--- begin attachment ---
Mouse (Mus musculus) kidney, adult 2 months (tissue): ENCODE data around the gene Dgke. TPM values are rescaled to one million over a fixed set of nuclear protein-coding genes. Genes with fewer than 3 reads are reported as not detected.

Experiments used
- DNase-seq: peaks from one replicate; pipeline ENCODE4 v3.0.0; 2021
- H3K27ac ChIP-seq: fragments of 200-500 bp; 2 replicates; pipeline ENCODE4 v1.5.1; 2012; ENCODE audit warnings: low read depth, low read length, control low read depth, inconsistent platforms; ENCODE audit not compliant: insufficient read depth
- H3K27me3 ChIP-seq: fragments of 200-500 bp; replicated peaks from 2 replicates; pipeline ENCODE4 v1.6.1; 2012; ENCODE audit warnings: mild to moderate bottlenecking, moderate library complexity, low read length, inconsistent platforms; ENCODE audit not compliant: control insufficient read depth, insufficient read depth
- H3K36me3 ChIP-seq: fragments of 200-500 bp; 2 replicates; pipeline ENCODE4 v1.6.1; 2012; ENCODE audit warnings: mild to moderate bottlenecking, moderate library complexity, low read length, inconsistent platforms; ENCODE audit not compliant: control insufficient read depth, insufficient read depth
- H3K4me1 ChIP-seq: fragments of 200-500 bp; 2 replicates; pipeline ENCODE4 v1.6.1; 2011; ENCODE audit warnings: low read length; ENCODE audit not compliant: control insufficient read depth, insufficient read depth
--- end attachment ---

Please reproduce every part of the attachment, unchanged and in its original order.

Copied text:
Mouse (Mus musculus) kidney, adult 2 months (tissue): ENCODE data around the gene Dgke. TPM values are rescaled to one million over a fixed set of nuclear protein-coding genes. Genes with fewer than 3 reads are reported as not detected.

Experiments used
- DNase-seq: peaks from one replicate; pipeline ENCODE4 v3.0.0; 2021
- H3K27ac ChIP-seq: fragments of 200-500 bp; 2 replicates; pipeline ENCODE4 v1.5.1; 2012; ENCODE audit warnings: low read depth, low read length, control low read depth, inconsistent platforms; ENCODE audit not compliant: insufficient read depth
- H3K27me3 ChIP-seq: fragments of 200-500 bp; replicated peaks from 2 replicates; pipeline ENCODE4 v1.6.1; 2012; ENCODE audit warnings: mild to moderate bottlenecking, moderate library complexity, low read length, inconsistent platforms; ENCODE audit not compliant: control insufficient read depth, insufficient read depth
- H3K36me3 ChIP-seq: fragments of 200-500 bp; 2 replicates; pipeline ENCODE4 v1.6.1; 2012; ENCODE audit warnings: mild to moderate bottlenecking, moderate library complexity, low read length, inconsistent platforms; ENCODE audit not compliant: control insufficient read depth, insufficient read depth
- H3K4me1 ChIP-seq: fragments of 200-500 bp; 2 replicates; pipeline ENCODE4 v1.6.1; 2011; ENCODE audit warnings: low read length; ENCODE audit not compliant: control insufficient read depth, insufficient read depth